When my 5-year-old kept asking to take his brother for show and tell with his kindergarten class he was upset when I told him his brother couldn’t go to school with him. Eventually we made a compromise. He took a picture of his brother in the following Friday for show and tell day.
When his teacher messaged me that evening I was beaming with pride. He not only showed off his cute baby brother but he raised awareness for Autism. He told them that Autism meant his brother was a little different and he doesn’t talk. He also said he bites him sometimes but that okay because he loves him. His brother who is in preschool at the same school became a celebrity. The kids couldn’t wait to see him in the hallway.
Prior to this he had a play-date with his friend at an arcade. They had gotten a stuffed snake out of a claw machine. He said, “Hey! That snake doesn’t talk. Maybe he is like my brother. He is Autistic which means he is a little different.” Although he may not understand all the complexities of Autism just yet I love that he tries to explain it to his peers. He has picked up on things so easily. He is quick to remind people that his brother can hear them even if he doesn’t talk. He also lets them know that he is not a baby and saying so may hurt his feelings. He may be just a small child but he has more understanding of Autism than many adults I’ve met.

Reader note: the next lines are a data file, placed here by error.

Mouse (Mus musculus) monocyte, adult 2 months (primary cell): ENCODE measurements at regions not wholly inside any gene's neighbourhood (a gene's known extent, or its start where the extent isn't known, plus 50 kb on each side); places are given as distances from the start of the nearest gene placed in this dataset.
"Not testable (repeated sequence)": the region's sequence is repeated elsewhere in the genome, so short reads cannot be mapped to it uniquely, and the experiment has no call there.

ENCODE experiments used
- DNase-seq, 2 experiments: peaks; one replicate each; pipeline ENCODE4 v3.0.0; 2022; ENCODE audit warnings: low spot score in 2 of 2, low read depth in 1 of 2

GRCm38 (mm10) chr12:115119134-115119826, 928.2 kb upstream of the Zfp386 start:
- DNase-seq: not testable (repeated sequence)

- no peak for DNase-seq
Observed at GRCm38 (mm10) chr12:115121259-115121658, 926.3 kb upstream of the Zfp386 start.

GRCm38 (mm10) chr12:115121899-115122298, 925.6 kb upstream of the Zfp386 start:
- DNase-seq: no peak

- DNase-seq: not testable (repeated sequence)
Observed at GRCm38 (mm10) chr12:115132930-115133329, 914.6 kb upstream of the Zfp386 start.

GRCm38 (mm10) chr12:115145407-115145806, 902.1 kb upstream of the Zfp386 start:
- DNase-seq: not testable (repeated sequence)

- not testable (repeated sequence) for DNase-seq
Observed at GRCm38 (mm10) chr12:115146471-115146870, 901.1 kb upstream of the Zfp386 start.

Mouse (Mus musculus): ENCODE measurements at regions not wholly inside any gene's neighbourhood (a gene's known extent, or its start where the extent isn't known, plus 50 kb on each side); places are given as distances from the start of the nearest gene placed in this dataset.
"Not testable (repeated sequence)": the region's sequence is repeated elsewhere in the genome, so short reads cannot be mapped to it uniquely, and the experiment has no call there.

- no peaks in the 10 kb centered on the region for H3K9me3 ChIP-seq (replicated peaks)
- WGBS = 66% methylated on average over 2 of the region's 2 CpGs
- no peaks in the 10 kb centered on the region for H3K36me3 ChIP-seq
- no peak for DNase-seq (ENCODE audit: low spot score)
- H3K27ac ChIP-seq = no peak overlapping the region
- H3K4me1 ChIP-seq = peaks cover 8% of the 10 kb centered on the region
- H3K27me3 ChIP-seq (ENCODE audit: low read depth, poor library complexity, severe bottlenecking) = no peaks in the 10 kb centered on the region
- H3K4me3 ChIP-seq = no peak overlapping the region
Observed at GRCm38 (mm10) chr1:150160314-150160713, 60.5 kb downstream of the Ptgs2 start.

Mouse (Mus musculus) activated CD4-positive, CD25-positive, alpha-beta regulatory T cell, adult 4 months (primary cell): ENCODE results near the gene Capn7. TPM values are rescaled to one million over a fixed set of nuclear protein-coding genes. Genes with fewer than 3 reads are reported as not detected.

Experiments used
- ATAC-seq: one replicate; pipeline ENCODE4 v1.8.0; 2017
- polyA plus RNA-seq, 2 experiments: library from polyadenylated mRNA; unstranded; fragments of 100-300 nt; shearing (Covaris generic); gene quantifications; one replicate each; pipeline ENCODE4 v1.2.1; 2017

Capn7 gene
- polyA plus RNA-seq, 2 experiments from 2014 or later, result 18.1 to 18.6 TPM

My daughters first day of school I watched her sit quietly with her brother assessing the situation. She is in the same preschool class as her Autistic younger brother. She was quick to declare, “That’s my brother and he is artistic! He doesn’t talk yet.” All I could do was smile. I had no worries about anyone being mean to him. She would always take care of him. She is the first to request to wear her “brother shirt”, her autism awareness t-shirt. He could be having an inconsolable meltdown and she is right there asking him if he is okay.
They love their brother so much. I am amazed everyday by their understanding and caring for him. They may fight with each other like typical siblings but they refuse to fight with him. No one has ever had to tell them to be good to him. They just knew. Honestly, they knew he was “different” before I did. I did explain Autism the best way I knew how to explain it to small children but I never had to tell them to be good to him and to watch out for him. Sometimes if you sit back and let children work things out on their own they will surprise you. They are his biggest advocates.